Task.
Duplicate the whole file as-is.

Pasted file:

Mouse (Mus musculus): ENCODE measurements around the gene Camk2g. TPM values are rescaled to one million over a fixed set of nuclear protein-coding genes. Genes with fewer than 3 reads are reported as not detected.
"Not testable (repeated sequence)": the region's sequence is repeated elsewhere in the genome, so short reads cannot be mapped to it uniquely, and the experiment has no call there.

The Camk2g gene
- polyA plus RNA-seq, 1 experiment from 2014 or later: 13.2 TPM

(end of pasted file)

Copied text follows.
Mouse (Mus musculus): ENCODE measurements around the gene Camk2g. TPM values are rescaled to one million over a fixed set of nuclear protein-coding genes. Genes with fewer than 3 reads are reported as not detected.
"Not testable (repeated sequence)": the region's sequence is repeated elsewhere in the genome, so short reads cannot be mapped to it uniquely, and the experiment has no call there.

The Camk2g gene
- polyA plus RNA-seq, 1 experiment from 2014 or later: 13.2 TPM